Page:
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Archive for Friday, July 21, 2000

Design approved for World War II memorial

July 21, 2000

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— The design for a World War II memorial planned for a prominent spot on the National Mall won approval Thursday from the U.S. Fine Arts Commission, unswayed by arguments it would mar the vista and offered an unclear message.

The commission, by a 6-0 vote, approved the design by architect Friedrich St. Florian for the 7.4-acre site between the Washington Monument and the Lincoln Memorial.

The project faces a second design vote, by Aug. 3, from the National Capital Planning Committee, which represents Congress and government agencies. Approval also is needed for inscriptions and the model for a central sculpture.

The memorial would sit at the head of the Reflecting Pool in front of the Lincoln Memorial, with 56 pillars, each 17 feet high, and two large rainbow-shaped pools surrounding a sunken plaza. Visitors would enter through two 41-foot-tall arches.

Two fountains would send jets of water twice as high as the pillars. Wind sensors able to reduce the flow would protect visitors from the spray. Still, St. Florian said, trees and lawn would occupy two-thirds of the site.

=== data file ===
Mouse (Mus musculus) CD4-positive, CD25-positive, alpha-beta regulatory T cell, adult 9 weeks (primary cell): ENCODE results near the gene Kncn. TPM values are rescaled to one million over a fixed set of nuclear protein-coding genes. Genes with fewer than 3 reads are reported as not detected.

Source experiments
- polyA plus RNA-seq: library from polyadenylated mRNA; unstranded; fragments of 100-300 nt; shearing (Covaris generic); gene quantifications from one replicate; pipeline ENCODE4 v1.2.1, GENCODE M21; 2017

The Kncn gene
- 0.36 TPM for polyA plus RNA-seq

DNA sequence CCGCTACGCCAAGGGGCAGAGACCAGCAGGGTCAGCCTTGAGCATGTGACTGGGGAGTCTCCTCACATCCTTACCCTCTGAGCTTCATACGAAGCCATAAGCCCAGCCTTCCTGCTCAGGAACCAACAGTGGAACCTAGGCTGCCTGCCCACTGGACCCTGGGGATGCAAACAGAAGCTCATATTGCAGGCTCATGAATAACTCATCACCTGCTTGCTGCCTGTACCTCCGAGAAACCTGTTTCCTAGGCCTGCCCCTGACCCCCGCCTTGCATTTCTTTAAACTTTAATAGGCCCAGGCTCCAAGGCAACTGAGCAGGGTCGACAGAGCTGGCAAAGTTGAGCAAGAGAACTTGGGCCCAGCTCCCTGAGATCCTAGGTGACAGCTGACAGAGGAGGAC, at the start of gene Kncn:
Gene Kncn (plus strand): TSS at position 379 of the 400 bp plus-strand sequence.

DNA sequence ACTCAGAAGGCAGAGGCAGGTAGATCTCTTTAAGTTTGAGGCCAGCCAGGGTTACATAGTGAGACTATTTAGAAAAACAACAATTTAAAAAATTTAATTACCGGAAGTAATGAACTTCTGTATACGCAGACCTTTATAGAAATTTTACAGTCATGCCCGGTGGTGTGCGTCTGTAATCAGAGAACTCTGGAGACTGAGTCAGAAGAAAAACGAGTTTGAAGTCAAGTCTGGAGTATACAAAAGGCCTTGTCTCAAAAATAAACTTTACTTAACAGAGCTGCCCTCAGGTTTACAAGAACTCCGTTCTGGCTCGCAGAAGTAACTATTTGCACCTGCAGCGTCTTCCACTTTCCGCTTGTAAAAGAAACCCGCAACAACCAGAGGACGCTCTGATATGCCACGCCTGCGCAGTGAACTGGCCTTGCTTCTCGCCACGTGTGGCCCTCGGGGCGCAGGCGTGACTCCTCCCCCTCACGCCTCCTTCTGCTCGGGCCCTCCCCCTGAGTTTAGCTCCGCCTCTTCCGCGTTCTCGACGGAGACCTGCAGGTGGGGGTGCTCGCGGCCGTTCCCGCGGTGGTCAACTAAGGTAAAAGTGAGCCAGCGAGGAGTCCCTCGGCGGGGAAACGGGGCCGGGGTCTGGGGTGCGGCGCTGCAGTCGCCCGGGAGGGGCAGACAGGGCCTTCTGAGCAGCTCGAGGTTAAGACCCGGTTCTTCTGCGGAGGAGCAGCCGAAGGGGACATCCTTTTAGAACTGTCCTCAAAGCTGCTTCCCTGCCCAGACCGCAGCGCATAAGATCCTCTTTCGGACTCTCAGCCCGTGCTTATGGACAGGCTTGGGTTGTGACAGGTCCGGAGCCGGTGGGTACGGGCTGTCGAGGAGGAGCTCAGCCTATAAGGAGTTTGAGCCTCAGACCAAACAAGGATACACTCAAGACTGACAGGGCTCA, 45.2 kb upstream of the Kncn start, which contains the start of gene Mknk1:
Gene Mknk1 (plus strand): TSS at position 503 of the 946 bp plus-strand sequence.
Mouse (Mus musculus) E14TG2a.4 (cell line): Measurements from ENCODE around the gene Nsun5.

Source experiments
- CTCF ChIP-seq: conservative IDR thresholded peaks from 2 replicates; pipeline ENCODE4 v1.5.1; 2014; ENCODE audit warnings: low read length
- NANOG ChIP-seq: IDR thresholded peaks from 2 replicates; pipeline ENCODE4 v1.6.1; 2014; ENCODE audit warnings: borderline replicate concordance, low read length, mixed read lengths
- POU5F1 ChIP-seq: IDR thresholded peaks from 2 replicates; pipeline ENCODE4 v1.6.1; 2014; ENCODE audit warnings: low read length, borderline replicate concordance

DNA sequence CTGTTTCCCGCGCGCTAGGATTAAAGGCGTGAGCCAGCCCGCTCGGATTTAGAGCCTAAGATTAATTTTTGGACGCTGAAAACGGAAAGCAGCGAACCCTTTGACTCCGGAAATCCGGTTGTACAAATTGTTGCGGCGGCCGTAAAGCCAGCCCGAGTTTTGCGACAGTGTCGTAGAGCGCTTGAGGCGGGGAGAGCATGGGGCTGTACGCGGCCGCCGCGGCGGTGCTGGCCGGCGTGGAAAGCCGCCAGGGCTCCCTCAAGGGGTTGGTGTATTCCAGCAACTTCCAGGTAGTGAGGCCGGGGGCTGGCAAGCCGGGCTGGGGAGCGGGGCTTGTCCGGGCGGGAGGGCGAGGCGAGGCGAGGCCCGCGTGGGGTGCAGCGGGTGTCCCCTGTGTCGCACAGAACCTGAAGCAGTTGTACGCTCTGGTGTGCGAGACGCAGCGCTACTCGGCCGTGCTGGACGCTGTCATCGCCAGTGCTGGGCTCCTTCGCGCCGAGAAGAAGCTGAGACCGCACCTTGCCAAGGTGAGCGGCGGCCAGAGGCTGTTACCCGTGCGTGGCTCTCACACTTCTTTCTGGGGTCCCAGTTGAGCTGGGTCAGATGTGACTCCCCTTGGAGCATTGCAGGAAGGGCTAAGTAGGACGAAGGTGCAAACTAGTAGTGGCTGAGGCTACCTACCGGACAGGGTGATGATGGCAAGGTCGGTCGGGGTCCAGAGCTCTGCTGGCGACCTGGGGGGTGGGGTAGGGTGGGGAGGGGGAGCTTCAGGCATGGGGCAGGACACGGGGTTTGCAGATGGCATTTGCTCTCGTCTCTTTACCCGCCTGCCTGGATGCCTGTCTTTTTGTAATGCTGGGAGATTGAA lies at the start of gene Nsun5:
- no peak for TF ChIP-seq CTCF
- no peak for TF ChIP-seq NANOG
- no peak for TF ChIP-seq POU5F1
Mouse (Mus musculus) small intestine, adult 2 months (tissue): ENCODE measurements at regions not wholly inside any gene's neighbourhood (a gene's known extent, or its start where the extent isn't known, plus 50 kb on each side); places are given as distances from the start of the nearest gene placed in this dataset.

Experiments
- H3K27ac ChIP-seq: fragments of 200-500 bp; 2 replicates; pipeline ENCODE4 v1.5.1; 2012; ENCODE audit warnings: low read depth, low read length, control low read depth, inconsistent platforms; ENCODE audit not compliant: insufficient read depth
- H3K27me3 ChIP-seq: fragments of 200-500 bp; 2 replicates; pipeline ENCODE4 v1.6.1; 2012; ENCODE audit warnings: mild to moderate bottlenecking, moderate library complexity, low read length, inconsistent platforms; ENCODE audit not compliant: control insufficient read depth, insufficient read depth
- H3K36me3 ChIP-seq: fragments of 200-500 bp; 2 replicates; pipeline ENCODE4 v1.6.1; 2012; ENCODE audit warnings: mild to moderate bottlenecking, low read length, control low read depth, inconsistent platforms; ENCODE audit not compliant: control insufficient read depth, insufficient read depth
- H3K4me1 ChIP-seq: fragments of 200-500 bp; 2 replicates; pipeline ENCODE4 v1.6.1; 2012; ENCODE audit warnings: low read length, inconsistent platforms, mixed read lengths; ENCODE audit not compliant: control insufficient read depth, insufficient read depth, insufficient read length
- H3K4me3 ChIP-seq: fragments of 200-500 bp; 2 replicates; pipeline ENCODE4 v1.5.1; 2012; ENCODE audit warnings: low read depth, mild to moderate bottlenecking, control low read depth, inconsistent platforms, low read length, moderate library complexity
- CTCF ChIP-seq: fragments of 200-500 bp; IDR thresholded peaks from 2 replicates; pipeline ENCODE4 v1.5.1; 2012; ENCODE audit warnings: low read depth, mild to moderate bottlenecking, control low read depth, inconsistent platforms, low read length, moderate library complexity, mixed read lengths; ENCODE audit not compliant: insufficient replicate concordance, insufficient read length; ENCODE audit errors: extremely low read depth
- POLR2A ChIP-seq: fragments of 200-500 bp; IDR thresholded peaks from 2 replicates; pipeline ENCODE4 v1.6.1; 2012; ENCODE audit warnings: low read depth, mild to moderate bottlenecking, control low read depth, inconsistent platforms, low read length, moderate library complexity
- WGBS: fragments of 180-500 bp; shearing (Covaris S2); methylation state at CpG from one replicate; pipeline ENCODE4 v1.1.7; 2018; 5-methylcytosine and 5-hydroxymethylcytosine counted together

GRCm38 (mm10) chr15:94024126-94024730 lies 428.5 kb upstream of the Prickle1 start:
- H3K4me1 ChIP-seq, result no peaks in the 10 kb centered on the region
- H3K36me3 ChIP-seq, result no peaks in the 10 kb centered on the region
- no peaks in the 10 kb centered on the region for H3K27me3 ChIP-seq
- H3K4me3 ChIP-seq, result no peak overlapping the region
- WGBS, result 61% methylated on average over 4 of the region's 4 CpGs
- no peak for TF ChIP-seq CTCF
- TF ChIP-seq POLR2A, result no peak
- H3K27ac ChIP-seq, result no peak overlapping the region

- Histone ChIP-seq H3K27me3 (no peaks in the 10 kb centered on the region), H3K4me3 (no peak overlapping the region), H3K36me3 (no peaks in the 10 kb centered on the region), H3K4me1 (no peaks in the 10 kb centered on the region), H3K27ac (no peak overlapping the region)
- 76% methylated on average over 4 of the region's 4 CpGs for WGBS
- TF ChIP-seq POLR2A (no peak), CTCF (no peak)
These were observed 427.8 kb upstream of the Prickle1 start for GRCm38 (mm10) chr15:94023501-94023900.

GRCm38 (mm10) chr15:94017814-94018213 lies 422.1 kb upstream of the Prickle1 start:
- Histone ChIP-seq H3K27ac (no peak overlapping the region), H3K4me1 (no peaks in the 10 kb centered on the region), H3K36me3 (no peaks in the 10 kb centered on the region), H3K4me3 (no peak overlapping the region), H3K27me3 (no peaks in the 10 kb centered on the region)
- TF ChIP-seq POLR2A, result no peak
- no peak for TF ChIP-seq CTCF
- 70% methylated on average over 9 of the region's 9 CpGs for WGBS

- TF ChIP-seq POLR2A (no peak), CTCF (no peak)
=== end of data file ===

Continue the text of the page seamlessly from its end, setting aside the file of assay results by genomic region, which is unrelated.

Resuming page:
A wall of gold stars would represent veterans killed in the war.

President Clinton dedicated the site five years ago, but no ground has been broken. About $92 million had been raised, mostly from private sources, of the estimated $100 million necessary to complete the memorial. Former Sen. Bob Dole of Kansas is helping lead the fund raising.

Some witnesses at Thursday's hearing contended the memorial would spoil the sight line between the Lincoln Memorial and the Washington Monument. The design was faulted for failing to convey a clear message.

J. Carter Brown, the commission chairman, compared the criticism to that leveled early on against the Vietnam War Memorial. "My reply was just wait until you go and see it," Brown said before the vote.

The design received support from Sen. Bob Kerrey, D-Neb., a Vietnam War veteran who had criticized an earlier version.

"The design, from the granite pillars to the freedom wall, to the field of gold stars to the fountains, waterfalls and landscaping, are breathtaking and yet respectful of the existing vistas," he wrote the commission.

The chief opponent was Eleanor Holmes Norton, the District of Columbia's delegate in Congress. She favored a site in Constitution Gardens alongside the Mall.

"It should not cross our collective minds to interrupt the glorious and near-sacred space between the Washington Monument and the Lincoln Memorial with any man-made object," Norton said at a news conference before the commission's meeting.




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